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The results of a Carers Trust Wales survey into the impact of Coronavirus on young carers aged 12 to 17 and young adult carers aged 18 to 25 was published in July 2020. They point to a steep decline in the mental health and wellbeing of thousands of young people across Wales who provide unpaid care at home for family members or friends.
Working for Carers is led by Carers Trust and delivered by its network of partners (local carer organisations) across London. Working for Carers is funded by the European Social Fund and The National Lottery Community Fund. The first phase of the project ran from October 2016 and September 2019 and was evaluated by Ecorys.
Carers Trust Wales’ report, ‘Experiences of unpaid carers caring for someone with dementia’, draws on the contextually rich narratives of carers of people living with dementia. Individual interviews were conducted during the pandemic.
Mae adroddiad Ymddiriedolaeth Gofalwyr Cymru, ‘Profiadau gofalwyr di-dâl yn gofalu am rywun â dementia’, yn tynnu ar naratifau cyd-destunol gyfoethog gofalwyr pobl sy’n byw gyda dementia. Cynhaliwyd y cyfweliadau yn ystod y pandemig.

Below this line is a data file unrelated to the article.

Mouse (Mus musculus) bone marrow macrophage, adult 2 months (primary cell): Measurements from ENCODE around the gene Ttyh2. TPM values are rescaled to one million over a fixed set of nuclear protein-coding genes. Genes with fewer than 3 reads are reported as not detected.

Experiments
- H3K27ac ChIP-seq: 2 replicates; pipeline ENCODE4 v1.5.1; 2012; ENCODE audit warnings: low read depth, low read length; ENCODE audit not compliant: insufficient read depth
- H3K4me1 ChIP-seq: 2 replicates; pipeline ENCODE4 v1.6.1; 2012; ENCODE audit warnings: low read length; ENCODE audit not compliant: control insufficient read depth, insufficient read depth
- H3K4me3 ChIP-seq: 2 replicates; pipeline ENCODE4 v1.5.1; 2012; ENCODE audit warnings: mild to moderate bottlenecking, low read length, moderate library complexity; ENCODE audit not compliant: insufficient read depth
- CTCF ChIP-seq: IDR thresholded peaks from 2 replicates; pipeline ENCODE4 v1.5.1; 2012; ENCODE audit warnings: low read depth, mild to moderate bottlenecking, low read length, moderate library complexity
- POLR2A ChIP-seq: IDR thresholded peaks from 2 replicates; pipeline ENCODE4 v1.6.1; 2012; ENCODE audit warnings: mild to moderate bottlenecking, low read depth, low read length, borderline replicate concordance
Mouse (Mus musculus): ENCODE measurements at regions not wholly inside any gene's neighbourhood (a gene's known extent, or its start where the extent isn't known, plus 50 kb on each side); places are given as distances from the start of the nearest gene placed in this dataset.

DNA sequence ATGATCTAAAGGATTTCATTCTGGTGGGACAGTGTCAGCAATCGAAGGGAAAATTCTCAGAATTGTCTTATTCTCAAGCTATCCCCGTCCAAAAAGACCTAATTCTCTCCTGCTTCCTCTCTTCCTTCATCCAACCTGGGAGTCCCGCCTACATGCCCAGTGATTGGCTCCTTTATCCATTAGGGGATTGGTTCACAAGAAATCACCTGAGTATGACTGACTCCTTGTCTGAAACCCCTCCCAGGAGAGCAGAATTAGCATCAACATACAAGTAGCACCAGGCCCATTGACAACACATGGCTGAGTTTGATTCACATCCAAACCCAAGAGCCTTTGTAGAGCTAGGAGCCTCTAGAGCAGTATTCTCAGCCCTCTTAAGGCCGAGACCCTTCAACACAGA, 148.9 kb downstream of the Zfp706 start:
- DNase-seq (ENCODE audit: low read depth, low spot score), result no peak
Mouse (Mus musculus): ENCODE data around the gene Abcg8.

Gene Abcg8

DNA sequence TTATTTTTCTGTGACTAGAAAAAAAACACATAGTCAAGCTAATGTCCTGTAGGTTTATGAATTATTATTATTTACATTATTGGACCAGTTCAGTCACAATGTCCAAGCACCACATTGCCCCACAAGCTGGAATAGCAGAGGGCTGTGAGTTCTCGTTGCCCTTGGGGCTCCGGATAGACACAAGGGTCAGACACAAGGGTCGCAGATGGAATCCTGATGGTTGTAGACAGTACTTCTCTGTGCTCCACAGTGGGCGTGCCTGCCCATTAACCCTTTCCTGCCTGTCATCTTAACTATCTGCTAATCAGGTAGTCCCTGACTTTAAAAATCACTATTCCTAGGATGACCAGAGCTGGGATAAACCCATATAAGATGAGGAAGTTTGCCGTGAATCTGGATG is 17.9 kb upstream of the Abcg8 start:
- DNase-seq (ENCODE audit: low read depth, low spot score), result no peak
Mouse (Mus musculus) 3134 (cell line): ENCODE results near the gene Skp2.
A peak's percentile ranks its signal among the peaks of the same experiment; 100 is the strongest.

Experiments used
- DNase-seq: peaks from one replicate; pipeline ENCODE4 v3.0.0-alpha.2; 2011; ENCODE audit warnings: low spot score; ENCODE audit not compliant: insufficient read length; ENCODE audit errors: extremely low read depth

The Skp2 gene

This interim report shares learning and recommendations from the evaluation of the Working for Carers project. Working for Carers supports unpaid carers and former carers, aged 25 and over and living in London, to move closer to employment.
This report highlights how older parent carers and ageing carers who face additional barriers to accessing services should be supported to prepare for a time when they are less able or unable to provide care. The report is accompanied by resources for commissioners, providers and front line staff to use in the development of support for carers to plan for a future when they are less able or unable to care.
We sent a Freedom of Information request to all councils in England with responsibility for social care asking them whether or not they are currently charging carers for support or are considering introducing charges in the next year.